U.S. President Barack Obama, left, and Jeb Bush, who is vying to be his successor, are among those who have commented on the Pope’s encyclical.

Reaction from around the world

By 
  • June 28, 2015

There are as many opinions on Pope Francis’ encyclical as there are people. Here are a few — both pro and con — from political leaders and media personalities around the world.

U.S. President Barack Obama

I welcome His Holiness Pope Francis’ encyclical, and deeply admire the Pope’s decision to make the case — clearly, powerfully and with the full moral authority of his position — for action on global climate change...

I look forward to discussing these issues with Pope Francis when he visits the White House in September. And as we prepare for global climate negotiations in Paris this December, it is my hope that all world leaders — and all God’s children — will reflect on Pope Francis’ call to come together to care for our common home.

NY Times

A Pope in Rome worries about how we can shepherd the planet safely into the future. If only (Sen. Mitch McConnell) from Kentucky and others in Congress could join him in thinking bigger.

The Guardian UK

Pope Francis’ encyclical on climate change, Laudato Si’, is the most astonishing and perhaps the most ambitious papal document of the past 100 years, since it is addressed not just to Catholics, or Christians, but to everyone on Earth. It sets out a program for change that is rooted in human needs but it makes the radical claim that these needs are not primarily greedy and selfish ones...

The Pope is scathing, and rightly so, about the lack of action that has followed high-minded declarations in the past. Why should this time be different? The answer, not entirely reassuring, is that we cannot go on as we are. Self-interest alone will not avert the catastrophe. Without a moral and imaginative structure that links our wellbeing to that of others, so that their suffering feels as urgent as ours, or is at least measured on the same scales, we will render our planet uninhabitable. The Pope is trying to change our understanding of human nature. Many people will disagree with his understanding. But he is right that no smaller change will do.

Caroline Wyatt, BBC religious affairs correspondent

Unusually for papal teaching, this encyclical is not just addressed to Roman Catholics but to everyone on Earth: calling on all humans to help save the planet that the Pope says we are in danger of destroying.

Pope Francis wants to influence the debate on the environment ahead of a UN summit on climate change later this year — more evidence of a pontiff determined to act as a catalyst for change, and a powerful diplomatic player on the world stage.

Bernd Nilles, Secretary General, CIDSE

The coming months will be critical for decisions about development and care for the planet. We hope that politicians and decision makers will take the strong messages of the encyclical on board and that the outcomes of these international meetings will put the common interest first and be able to make the difference.

New York Newsday

Weaving theology and ethics with scientific evidence to make the case that protecting the environment and vulnerable populations is a moral imperative, Pope Francis has crafted a message the world should hear.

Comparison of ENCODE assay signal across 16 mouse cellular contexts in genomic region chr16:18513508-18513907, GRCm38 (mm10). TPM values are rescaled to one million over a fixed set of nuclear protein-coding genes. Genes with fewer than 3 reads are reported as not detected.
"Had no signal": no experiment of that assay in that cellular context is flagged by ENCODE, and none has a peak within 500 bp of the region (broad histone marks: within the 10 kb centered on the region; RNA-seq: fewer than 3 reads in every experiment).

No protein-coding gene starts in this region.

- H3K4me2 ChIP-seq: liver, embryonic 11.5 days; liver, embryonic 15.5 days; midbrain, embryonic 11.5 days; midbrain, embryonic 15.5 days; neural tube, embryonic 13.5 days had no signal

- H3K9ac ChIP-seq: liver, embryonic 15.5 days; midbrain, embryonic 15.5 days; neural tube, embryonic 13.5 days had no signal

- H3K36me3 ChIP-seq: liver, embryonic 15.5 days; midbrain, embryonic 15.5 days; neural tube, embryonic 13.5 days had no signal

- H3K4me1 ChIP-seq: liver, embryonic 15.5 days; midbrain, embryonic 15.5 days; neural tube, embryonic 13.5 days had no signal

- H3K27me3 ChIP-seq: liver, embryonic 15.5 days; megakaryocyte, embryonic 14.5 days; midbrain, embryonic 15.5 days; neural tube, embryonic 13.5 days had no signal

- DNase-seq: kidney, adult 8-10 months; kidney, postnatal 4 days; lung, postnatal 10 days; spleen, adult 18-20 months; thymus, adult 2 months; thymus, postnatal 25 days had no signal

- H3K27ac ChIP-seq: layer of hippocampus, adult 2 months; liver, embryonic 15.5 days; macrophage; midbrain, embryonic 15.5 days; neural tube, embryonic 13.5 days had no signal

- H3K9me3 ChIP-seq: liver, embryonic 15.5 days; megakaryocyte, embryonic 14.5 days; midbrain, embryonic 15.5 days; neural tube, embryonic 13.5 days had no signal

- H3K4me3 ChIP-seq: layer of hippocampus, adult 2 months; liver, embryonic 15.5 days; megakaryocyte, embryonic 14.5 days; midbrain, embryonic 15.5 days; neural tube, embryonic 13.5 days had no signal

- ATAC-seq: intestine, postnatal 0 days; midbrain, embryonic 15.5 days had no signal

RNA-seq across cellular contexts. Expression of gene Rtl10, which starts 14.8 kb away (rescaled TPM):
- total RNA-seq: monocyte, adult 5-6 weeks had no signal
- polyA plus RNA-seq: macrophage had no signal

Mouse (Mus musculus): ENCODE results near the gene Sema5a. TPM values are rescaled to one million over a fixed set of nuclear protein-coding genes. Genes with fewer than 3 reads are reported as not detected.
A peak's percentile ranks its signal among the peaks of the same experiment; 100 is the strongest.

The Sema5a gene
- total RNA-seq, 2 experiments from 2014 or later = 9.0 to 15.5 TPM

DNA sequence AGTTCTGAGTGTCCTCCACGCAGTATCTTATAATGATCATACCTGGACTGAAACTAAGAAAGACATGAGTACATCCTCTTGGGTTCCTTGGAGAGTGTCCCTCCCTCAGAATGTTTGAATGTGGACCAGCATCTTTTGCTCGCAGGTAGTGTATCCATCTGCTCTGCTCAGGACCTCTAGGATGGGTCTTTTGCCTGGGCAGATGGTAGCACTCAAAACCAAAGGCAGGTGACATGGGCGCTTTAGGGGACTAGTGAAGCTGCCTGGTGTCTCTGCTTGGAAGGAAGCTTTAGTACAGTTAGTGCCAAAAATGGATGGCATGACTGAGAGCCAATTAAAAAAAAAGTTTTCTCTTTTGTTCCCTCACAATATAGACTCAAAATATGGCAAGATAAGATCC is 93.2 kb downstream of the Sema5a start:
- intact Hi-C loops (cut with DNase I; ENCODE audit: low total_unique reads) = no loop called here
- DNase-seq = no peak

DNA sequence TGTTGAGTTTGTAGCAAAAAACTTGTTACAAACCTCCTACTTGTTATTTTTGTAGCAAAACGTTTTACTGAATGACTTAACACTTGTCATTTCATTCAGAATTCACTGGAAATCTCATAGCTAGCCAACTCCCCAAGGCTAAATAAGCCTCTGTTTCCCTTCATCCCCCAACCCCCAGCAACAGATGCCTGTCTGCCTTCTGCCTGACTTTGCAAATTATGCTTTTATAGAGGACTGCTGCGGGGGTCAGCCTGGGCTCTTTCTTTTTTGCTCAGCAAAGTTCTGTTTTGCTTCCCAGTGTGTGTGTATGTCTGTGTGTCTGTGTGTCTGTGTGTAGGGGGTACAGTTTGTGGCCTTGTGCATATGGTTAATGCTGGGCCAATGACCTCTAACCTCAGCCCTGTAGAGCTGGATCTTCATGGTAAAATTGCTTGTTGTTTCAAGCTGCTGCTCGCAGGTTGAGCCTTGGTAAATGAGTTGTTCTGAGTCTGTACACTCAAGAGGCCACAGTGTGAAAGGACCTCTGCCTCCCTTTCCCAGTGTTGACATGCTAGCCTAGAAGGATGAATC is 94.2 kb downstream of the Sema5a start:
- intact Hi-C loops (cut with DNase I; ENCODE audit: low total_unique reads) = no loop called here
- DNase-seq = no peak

Chicago Tribune

Some sermons make you think or feel, some leave you itching to take action. And some sermons cause slight bruising because you’ve been called out for not doing enough of the aforementioned.

We suspect Pope Francis won’t mind if you feel chagrined after taking in his extraordinary manifesto on protecting the Earth.

Irish Times

The Pope is brutally frank on where obligations rest; almost totally among wealthier countries — and within them, with the powerful multinational corporations. Again here, the message goes beyond individual responsibility for ensuring we make meaningful efforts to secure a better global environment. The call to action applies to humankind.

Achim Steiner, Executive Director of the UN Environment Program

The UN Environment Program welcomes Pope Francis’ unambiguous call to action in the face of global environmental degradation and climate change. This encyclical is a clarion call that resonates not only with Catholics, but with all of the Earth’s peoples. Science and religion are aligned on this matter: The time to act is now.

U.S. Sen. Rick Santorum

The Church has gotten it wrong a few times on science, and I think that we probably are better off leaving science to the scientists and focusing on what we do — what we’re really good at, which is — which is theology and morality... When we get involved with political and controversial scientific theories, I think the Church is probably not as forceful and credible.

Jeb Bush, U.S. presidential hopeful

I don’t get economic policy from my bishops or my cardinal or my Pope.

Peter Foster, Financial Post

Apart from a general condemnation of free markets, property rights and fossil-fuelled growth, Francis suggests that unreliable and expensive renewable energy be forced on the wretched of the Earth, albeit with the guilty rich footing the bill. Does he want to keep the poor “always with us” because they are his main constituency? He seems far more concerned with afflicting the comfortable than comforting the afflicted.

Ultimately, it seems, Francis doesn’t want to save the poor from bad weather; he wants to save them from Walmart.

Rush Limbaugh, American conservative commentator

(Pope Francis wants) everybody ... living equally in misery.

Greg Gutfleld, Fox News

(Pope Francis) wants to be a modern Pope. All he needs is dreadlocks and a dog with a bandana and he could be on Occupy Wall Street.

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